U.S. Supreme Court To Hear First-Sale Doctrine in Copyright Law Case

Tucked into the U.S. Supreme Court’s busy agenda this fall is a little-known case that could upend your ability to resell everything from your grandmother’s antique furniture to your iPhone 4.

At issue in Kirtsaeng v. John Wiley & Sons is the first-sale doctrine in copyright law, which allows you to buy and then sell things like electronics, books, artwork and furniture as well as CDs and DVDs, without getting permission from the copyright holder of those products.

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Grandma's antiques NOT at risk - nor my iPhone!

According to the SCOTUS website at: the Issue at argument is: http://www.scotusblog.com/case-files/cases/kirtsaeng-v-john-wiley-sons-inc/
Issue: How do Section 602(a)(1) of the Copyright Act, which prohibits the importation of a work without the authority of the copyright’s owner, and Section 109(a) of the Copyright Act, which allows the owner of a copy “lawfully made under this title” to sell or otherwise dispose of the copy without the copyright owner’s permission, apply to a copy that was made and legally acquired abroad and then imported into the United States?

Doesn't sound to me like my grandma's antique anything is even at question, let alone at risk. Also seems like some people are over reacting to this case to try to create their own issues with copyright law just because a publisher is involved. I suggest librarians not worry about Kirtsaeng v. John Wiley & Sons, Inc. or the Supreme Court on this matter.

From the ALA's brief amici

This case concerns the meaning of the phrase
“lawfully made under this title” in Section 109(a). The
Second Circuit ruled that “lawfully made under this
title” means lawfully manufactured in the United
States. But many of the materials in the collections of
U.S. libraries were manufactured overseas. Indeed,
U.S. publishers now print an increasing number of
books in China and other countries with lower labor
costs. Thus, an affirmance of the decision below could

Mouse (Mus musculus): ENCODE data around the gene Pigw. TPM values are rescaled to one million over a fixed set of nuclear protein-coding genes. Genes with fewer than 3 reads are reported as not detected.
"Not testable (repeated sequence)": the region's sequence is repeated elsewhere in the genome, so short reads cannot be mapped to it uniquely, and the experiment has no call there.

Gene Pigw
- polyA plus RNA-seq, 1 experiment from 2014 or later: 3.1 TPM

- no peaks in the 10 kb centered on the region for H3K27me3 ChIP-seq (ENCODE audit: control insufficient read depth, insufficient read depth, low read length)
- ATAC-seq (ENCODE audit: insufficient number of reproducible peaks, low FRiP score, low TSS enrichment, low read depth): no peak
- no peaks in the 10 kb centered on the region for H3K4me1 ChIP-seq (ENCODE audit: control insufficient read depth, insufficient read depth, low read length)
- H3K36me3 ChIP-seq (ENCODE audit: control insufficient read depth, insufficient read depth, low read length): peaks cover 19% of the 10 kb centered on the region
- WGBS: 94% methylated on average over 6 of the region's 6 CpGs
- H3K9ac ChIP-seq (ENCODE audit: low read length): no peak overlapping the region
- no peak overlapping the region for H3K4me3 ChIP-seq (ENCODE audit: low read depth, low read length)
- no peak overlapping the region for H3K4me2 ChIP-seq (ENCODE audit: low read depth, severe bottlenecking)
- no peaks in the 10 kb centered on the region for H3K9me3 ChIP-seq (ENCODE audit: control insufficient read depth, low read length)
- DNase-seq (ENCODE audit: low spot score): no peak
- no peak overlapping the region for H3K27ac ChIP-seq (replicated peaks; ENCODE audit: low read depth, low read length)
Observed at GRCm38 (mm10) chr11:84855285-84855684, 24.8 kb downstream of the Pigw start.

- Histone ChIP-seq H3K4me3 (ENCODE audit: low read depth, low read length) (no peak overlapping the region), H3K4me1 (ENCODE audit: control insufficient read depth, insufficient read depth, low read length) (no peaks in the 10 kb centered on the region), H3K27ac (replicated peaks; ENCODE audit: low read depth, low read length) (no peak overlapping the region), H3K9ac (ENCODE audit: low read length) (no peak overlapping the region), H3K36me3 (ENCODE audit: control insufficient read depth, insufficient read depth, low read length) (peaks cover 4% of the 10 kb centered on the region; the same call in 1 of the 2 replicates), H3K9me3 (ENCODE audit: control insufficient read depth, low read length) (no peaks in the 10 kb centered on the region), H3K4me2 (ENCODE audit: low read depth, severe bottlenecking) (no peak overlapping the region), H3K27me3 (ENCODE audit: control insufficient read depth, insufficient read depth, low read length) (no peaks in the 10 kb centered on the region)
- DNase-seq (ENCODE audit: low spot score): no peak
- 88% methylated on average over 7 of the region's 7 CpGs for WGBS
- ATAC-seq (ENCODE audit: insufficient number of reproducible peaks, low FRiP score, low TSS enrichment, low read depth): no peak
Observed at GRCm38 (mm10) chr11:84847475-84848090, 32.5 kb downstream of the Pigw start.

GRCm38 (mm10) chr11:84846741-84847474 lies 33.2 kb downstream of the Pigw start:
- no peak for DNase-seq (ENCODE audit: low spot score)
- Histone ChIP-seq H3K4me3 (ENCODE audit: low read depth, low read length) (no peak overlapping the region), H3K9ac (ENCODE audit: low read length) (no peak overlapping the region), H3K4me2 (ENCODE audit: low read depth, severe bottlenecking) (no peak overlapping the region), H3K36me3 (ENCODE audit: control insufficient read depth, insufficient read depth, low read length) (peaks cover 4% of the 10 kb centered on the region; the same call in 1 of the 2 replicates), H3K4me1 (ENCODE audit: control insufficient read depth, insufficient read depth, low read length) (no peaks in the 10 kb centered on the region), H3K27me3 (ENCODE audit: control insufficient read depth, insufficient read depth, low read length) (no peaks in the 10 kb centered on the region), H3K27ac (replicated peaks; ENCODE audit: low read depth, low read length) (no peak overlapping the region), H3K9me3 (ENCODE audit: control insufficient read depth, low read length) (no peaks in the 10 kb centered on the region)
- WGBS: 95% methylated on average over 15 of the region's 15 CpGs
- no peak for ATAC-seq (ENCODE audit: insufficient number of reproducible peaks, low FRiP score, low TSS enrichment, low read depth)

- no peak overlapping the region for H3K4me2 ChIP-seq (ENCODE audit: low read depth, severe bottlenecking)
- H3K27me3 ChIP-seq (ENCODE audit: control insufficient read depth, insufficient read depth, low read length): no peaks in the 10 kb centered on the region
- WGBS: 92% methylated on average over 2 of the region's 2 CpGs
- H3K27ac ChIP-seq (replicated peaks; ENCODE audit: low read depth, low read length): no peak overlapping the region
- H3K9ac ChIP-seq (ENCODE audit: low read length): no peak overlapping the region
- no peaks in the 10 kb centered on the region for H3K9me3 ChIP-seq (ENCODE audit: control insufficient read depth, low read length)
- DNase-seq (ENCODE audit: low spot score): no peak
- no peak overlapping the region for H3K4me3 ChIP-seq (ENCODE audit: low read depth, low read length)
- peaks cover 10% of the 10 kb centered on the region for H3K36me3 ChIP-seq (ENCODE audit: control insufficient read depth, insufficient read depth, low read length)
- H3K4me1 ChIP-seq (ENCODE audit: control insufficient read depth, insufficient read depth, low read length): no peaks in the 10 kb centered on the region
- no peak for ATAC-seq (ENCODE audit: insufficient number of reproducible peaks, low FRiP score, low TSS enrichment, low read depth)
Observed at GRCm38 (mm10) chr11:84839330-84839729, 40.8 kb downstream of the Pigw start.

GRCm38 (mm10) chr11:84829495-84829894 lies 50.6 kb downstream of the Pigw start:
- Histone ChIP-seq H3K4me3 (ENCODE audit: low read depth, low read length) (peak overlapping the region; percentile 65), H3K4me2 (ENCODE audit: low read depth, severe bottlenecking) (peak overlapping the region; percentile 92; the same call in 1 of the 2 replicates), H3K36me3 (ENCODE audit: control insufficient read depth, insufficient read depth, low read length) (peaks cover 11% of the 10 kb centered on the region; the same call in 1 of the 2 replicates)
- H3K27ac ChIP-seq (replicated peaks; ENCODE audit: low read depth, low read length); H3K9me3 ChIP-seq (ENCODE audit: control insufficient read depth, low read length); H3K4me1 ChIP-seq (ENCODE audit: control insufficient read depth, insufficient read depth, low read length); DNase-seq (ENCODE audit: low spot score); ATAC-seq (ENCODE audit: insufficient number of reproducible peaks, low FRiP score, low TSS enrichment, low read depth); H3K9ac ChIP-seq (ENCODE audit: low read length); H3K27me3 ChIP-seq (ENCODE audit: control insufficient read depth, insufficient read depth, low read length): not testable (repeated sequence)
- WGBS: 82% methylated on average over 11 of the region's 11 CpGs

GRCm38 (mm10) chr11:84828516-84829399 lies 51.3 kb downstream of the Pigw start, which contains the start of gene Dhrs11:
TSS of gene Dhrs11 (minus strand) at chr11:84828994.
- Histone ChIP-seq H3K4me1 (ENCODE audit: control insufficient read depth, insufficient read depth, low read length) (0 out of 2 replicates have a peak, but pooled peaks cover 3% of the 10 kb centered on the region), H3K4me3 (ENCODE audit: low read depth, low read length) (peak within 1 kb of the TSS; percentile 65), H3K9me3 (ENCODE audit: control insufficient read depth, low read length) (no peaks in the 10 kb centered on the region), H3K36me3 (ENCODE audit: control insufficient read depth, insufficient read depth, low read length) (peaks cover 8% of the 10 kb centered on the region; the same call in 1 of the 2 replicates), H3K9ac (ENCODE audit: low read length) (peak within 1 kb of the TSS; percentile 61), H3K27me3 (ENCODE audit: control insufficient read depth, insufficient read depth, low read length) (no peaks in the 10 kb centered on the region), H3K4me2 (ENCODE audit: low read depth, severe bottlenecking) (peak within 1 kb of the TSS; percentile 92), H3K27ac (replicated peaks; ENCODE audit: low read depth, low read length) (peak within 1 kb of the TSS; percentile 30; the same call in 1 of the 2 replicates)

jeopardize the ability of libraries to lend a substantial
part of their collection to the public. In other words,
how this Court interprets the phrase “lawfully made
under this title” could determine the extent to which
libraries can continue to perform their historic function
of lending books and other materials to the
public. Amici library associations respectfully request
the Court to reject the Second Circuit’s interpretation,
and instead hold that copies “lawfully made
under this title” means “copies manufactured with
the lawful authorization of the holder of a work’s U.S.
reproduction and distribution rights.”

First Sales doctrine

The First Sales Doctrine as outlined by the facts here really doesn't seem to make it seem that grandmas antiques are at risk. http://www.legaladvice.com/articles/details/First_Sales_Doctrine . The facts of the case is a textbook manufacturer. What is ironic about this case is that big global business now seem to be at each others throats when their profit margins are threatened but they don't seem to care when they shove globalism down the throats of the rest of the consuming world.

I'm think theres another point though

People moan about globalization until they realise that if things were made in their own country they would cost several times as much to buy the products they still can't do without if indeed they could be made atall.
Occupy or Anti-Globalization groups still seem to love using modern technology afterall. If they cost $1000 instead of $300 then they'd be going on about how big business is stopping the small guy getting their products but not realise why things can be made and shipped from abroad so cheaply.

I think one of the issues is the changes over time of the intellectual property/design and a physical product. In the UK we invent and design a huge number of things. But it's all made abroad. But if it starts off here is it a product of the UK or abroad or both?
We had a lot of problems with things made for the Olympics. Designed by UK companies but made in China. But the money went to UK companies so the UK economy benefitted, but then so did the Chinese.

Grandma's antiques are not at risk, but Grandma's itunes library is :P

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